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Everything posted by MM6

  1. Sorry route89, but I have to agree Mokele, this seems like an example of pareidolia. Your image resembling an angel fish does resemble it in a vague way. It also looks like a tree. There are so many different biological forms that your bound to have an image that looks like something. I don't see that as being useful. The blob that you have paired next to the horseshoe crab is really reaching. A more convincing argument could be made if there was a strong relationship between the inputs of your equation and the cladistic relationship of the output images/"organisms." For example, with a cluster of inputs that yield "crustacean-like" images, a relatively small shift in the input values in one direction would produce hexapods, while a shift in the other would produce myriapods. Now that I'm thinking more about it, this would be misleading too, as morphology is not a strong predictor of evolutionary history/relatedness (and consequently pattern development). I don't see how your program predicts anything relevant in organismal pattern development because of it's sole focus on morphological similarities.
  2. Ah, that's too bad. Thanks for the reply.
  3. Just curious why there is no earth science or planetary sciences forum. Do we need a certain number of threads in that area to warrant collating them into such a forum?
  4. Something I never understood about the concept of time travel. Where are the previous states of the universe stored? The information must be preserved in order for the time traveler to immerse himself in that previous state of the universe. I've searched many threads here and haven't seen this addressed.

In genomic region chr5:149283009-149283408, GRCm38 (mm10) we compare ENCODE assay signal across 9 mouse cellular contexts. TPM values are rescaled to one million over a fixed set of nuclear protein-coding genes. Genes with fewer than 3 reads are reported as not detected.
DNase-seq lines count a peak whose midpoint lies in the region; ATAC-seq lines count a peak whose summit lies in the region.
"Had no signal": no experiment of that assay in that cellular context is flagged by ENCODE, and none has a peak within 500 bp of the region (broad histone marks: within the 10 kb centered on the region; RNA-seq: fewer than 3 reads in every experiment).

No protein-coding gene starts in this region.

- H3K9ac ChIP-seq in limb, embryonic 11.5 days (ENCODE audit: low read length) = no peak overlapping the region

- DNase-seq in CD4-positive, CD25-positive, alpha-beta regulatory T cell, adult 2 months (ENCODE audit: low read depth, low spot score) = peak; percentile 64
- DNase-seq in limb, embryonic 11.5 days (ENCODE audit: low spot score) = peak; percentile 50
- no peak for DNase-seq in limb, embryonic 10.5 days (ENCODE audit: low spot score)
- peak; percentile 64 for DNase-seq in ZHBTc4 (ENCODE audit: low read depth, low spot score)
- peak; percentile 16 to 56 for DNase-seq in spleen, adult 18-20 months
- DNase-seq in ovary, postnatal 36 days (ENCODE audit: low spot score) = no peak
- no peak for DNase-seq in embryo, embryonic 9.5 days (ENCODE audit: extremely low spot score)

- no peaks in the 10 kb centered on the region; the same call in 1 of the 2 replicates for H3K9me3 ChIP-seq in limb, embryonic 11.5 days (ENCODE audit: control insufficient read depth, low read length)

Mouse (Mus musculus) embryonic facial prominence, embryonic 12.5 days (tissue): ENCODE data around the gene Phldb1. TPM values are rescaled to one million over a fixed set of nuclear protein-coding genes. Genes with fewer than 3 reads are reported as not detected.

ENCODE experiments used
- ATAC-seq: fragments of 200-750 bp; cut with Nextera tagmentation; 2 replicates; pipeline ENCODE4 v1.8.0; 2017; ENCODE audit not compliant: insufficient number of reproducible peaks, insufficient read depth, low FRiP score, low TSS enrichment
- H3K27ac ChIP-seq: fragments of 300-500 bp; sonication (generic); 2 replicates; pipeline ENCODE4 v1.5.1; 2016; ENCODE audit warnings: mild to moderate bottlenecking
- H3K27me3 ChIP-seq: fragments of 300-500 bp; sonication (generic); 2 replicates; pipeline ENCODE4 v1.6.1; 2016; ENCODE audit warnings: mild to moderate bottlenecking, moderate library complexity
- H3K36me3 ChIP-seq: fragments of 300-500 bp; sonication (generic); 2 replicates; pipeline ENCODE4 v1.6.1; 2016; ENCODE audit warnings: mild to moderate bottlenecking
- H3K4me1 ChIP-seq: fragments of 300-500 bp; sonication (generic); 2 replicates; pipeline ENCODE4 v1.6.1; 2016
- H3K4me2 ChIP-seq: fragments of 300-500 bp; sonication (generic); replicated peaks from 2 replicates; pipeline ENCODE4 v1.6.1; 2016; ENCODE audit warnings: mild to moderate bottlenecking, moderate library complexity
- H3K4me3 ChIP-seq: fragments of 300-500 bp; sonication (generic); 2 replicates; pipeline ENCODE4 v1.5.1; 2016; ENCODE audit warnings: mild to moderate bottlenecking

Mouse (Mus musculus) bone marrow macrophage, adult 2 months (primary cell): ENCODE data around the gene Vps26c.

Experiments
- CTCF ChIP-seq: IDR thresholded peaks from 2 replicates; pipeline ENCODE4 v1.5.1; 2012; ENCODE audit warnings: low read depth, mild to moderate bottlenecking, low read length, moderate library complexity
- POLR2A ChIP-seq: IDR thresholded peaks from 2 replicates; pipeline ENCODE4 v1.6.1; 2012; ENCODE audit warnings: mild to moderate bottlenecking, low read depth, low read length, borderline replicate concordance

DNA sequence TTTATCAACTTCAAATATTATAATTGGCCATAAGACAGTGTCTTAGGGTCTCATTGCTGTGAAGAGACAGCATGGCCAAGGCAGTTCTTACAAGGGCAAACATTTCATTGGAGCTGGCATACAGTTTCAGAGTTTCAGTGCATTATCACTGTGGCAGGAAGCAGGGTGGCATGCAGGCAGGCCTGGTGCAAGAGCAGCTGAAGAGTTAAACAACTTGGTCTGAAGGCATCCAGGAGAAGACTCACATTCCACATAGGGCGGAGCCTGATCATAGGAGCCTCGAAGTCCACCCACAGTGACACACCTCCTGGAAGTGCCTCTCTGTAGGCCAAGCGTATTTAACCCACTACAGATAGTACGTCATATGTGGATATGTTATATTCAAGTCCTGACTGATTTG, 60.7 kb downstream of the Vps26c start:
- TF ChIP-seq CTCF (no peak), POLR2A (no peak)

5. I don't see how this would allow backward time travel. Maybe the slowing of time in that reference frame. Can anyone provide more details?
  6. Here's a list of de Grey's publications. Most look like review papers. A lot are available directly in PDF. http://www.sens.org/index.php?pagename=mj_sens_scientific Scroll down to Mitochondrial mutations and their effects: Merged post follows: Consecutive posts mergedHis interest in telomeres/telomerase seems directed mostly at cancer prevention/therapy (getting telomeres to shorten in cancer cells). Search for telomere within the body of the webpage.
  7. This paper shows that small chronic doses of oxidative stress may protect against larger acute doses. http://www.sciencedaily.com/releases/2009/05/090528203726.htm Journal reference: 1. Ryan Kelley, Trey Ideker. Genome-Wide Fitness and Expression Profiling Implicate Mga2 in Adaptation to Hydrogen Peroxide. PLoS Genetics, 2009; 5 (5): e1000488 DOI: 10.1371/journal.pgen.1000488 Some people here may find this of particular interest, considering the recent aging/anti-aging threads.